Optimism tempered by realism:

Handsome South African stone fruit crop meets uncertain market conditions

South African stone fruit exporters are optimistic about the stone fruit season after ideal weather conditions during the season – no heat waves, a cool spring and good winter chill, little wind.

The Cape drought seems largely to be broken.

The latest plum estimate is 11.5 million 5.25kg equivalent export cartons, a 29% increase compared to last year’s volumes.

“Our volumes are now only back to where it was two, three years ago, due to drought,” says a plum packer. “The packhouse is this year running at full capacity again. It took us a while to recover from the drought.”

Packouts are high, and he adds it’s not that much more than they packed in 2017.

The season has started around seven to ten days later, opening onto an empty European market, where consumer demand for stone fruit is currently very good.

Direct trade with UK buffers Brexit impact
Most South African stone fruit exporters practise direct trade with the UK, which has hugely shielded them from Brexit disruption. The impact from Covid, notes one exporter, has been more visible on their UK business, particularly with regards to logistics.

“Not only does it directly impact on our airfreight availability, but it also influences the delivery time of our containers to market as our packhouses and ports do not operate at full capacity. We are, however, privileged that these challenges have not had a negative impact on our product delivered to the end consumer,” says Annelie Haumann, managing director of Stems Fruit, a specialist stone fruit and fig exporter.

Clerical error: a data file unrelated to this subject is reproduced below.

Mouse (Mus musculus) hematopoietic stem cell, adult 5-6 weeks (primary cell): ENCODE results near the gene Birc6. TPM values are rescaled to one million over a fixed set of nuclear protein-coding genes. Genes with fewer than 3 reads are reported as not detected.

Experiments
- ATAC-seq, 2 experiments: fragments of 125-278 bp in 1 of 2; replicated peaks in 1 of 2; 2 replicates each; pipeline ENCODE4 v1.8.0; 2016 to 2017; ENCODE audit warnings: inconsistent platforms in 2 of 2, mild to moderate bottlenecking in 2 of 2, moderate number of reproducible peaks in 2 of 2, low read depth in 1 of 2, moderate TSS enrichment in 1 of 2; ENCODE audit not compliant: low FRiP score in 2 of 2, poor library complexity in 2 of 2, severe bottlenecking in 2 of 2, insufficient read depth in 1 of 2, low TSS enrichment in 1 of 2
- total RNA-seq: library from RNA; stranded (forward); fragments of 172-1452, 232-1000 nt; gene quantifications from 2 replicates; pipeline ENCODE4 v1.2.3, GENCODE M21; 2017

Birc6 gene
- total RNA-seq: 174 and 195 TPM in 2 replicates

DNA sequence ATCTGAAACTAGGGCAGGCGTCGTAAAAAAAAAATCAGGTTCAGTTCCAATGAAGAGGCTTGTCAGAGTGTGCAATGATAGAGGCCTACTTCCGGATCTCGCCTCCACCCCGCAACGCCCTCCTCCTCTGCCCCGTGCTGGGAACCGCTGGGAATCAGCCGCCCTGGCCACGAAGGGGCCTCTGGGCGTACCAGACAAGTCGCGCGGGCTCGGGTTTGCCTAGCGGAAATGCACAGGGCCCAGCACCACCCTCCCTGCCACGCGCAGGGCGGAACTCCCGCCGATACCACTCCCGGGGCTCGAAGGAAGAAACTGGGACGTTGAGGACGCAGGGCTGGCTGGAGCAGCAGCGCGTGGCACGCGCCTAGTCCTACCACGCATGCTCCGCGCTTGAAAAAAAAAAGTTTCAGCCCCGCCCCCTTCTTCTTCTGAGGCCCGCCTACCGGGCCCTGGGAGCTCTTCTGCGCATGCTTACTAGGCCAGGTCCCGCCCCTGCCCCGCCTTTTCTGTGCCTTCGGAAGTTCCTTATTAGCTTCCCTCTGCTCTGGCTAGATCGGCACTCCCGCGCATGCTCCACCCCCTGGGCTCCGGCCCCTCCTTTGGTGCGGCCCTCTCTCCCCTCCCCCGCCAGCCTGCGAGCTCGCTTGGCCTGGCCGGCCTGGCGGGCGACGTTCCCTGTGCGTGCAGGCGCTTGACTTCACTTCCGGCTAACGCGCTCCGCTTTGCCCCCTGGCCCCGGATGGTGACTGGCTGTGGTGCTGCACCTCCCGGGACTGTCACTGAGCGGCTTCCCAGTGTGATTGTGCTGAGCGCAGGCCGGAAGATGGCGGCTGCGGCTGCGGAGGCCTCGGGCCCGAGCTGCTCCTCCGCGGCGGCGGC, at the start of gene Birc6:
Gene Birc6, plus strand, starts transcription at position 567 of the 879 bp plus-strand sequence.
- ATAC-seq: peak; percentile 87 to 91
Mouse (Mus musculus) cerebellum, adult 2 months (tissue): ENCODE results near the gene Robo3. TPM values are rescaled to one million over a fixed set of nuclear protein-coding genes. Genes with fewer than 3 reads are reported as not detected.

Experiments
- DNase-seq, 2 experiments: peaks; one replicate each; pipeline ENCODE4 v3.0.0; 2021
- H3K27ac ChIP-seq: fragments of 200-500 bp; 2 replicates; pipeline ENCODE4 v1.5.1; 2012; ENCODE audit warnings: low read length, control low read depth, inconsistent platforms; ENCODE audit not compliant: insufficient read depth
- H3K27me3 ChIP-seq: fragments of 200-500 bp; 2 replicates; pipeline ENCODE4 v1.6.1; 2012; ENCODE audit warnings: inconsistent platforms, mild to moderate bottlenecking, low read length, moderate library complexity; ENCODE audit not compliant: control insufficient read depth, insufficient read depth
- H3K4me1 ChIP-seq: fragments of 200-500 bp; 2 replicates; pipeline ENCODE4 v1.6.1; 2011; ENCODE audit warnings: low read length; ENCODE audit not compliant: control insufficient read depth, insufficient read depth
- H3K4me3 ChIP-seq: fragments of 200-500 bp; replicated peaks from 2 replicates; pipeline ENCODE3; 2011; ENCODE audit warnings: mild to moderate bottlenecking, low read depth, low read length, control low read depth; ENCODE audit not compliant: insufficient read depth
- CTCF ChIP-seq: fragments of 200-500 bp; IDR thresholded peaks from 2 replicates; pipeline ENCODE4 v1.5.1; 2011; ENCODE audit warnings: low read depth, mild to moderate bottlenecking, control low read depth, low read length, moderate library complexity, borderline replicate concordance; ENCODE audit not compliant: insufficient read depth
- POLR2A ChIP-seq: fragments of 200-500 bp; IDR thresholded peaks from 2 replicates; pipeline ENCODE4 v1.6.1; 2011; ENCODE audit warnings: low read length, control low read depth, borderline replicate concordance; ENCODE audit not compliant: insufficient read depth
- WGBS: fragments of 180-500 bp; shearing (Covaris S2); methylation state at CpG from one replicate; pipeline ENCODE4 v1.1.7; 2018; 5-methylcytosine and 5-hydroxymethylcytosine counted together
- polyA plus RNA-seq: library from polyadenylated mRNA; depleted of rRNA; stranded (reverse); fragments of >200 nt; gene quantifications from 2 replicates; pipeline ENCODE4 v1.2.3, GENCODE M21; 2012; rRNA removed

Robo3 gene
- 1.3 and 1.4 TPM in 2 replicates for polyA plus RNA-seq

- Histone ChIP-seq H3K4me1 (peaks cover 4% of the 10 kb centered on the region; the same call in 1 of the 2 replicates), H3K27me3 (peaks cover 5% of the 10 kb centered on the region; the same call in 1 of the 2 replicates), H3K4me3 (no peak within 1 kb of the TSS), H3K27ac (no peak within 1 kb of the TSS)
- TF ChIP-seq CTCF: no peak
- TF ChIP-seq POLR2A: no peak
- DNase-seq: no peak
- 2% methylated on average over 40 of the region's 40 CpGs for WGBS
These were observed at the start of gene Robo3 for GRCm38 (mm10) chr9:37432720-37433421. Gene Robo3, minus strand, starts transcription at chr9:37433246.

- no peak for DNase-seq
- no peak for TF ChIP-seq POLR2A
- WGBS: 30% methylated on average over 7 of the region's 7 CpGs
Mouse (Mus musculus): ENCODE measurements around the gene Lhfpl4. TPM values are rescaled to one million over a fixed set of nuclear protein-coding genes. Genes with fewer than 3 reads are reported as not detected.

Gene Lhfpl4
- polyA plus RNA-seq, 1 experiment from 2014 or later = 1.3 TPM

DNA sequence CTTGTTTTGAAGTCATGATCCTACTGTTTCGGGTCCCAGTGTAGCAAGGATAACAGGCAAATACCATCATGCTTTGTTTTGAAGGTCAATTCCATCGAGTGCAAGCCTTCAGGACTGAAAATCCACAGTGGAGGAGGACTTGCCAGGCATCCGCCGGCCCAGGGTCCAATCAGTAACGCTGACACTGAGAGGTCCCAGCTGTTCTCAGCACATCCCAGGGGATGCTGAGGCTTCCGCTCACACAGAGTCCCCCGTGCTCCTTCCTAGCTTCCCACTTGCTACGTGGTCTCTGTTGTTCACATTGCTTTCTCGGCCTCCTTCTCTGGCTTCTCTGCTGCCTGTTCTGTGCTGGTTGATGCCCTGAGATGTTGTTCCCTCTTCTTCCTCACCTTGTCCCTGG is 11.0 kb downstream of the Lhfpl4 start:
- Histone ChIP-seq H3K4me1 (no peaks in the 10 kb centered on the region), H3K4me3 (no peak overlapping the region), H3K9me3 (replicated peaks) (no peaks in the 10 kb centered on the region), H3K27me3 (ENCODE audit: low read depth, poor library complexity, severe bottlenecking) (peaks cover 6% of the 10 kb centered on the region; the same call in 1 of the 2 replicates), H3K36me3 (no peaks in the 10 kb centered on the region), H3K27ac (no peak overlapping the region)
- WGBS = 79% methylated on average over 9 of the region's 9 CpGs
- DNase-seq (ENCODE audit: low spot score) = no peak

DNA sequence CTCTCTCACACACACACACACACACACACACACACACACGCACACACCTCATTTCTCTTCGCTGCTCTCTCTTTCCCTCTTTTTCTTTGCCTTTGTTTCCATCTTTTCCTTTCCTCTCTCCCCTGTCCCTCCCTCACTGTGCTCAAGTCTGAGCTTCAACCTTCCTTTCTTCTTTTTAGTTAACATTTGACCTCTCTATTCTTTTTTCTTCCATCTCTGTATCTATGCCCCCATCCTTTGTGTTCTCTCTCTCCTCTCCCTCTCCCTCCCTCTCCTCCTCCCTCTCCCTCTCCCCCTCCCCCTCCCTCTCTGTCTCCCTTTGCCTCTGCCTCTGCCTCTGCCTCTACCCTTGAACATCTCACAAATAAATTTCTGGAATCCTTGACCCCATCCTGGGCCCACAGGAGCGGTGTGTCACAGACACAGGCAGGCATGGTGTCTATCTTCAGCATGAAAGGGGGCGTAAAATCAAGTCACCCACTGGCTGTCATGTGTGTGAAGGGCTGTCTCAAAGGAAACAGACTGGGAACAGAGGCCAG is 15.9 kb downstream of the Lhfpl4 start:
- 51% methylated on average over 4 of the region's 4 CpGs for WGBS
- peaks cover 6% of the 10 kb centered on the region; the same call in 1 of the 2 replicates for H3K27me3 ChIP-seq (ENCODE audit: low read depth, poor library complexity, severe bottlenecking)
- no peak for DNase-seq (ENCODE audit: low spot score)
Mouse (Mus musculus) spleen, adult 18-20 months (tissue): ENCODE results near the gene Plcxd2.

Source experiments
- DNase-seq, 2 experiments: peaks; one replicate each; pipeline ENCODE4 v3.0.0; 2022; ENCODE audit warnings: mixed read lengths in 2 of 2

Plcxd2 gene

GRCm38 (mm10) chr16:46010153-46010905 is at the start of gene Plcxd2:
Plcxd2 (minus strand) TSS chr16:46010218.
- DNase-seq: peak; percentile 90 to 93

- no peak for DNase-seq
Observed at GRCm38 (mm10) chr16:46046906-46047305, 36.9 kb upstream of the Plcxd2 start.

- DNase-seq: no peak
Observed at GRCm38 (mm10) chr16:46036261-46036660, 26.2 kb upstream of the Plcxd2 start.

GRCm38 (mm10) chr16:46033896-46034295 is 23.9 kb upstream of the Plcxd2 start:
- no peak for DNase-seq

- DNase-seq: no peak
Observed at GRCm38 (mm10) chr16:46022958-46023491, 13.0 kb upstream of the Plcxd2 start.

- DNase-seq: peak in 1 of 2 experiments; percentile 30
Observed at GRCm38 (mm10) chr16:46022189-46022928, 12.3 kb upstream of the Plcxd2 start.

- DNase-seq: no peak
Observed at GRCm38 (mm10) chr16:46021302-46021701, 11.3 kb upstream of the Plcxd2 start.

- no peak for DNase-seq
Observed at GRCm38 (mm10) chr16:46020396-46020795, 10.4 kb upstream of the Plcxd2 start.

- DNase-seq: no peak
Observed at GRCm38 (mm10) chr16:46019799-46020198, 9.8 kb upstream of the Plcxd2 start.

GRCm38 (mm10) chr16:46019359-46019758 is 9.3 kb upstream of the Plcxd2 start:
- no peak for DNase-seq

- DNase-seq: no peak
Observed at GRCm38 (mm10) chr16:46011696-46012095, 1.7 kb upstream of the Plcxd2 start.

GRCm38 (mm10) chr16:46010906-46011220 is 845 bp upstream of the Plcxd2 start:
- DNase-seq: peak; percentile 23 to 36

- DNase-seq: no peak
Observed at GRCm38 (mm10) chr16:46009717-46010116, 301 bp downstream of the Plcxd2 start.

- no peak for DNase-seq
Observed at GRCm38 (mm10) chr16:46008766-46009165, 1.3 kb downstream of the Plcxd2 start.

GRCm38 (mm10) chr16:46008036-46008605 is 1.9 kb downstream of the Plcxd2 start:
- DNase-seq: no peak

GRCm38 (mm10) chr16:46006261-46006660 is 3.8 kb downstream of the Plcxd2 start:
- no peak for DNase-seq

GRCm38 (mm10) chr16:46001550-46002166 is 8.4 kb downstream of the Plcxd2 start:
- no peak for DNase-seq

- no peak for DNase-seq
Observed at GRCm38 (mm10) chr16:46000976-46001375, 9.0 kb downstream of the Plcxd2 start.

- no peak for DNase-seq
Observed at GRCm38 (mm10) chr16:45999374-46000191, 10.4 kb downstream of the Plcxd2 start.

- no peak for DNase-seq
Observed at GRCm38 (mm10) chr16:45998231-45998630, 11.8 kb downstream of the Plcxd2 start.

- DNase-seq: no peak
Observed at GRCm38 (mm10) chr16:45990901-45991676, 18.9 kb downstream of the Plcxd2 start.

Despite these challenges some of their trade is in fact up on last year. “As there is still very limited fruit in our respective markets, due to a later start we are not sure yet how the bigger volumes, the extreme weather conditions in Europe and especially Covid are going to impact our sales.”

Slow start on season with large plums
Although optimistic about the season, some South African stone fruit exporters note that they are concerned about the impact of Covid on the effectiveness of the European wholesale markets; a substantial percentage of the larger plums are sold into this market segment.

A later start to the plum season, combined with poor fruit set on some of the early varieties left the UK market initially undersupplied, but the plum season is only now getting into its peak weeks.

There is a growing tendency among certain UK retailers who are showing a greater demand for bigger fruit. Increasingly the dominant retailers are complementing their current offer with larger plum and nectarine pre-packs which have been ripened and “ready to eat”.

The Middle and Far East are also important markets for the South African stone fruit industry, taking into account the expected volume growth. South African stone fruit growers don’t yet have access into China and currently limited volumes are allocated to Singapore, Hong Kong and Malaysia.

 

 


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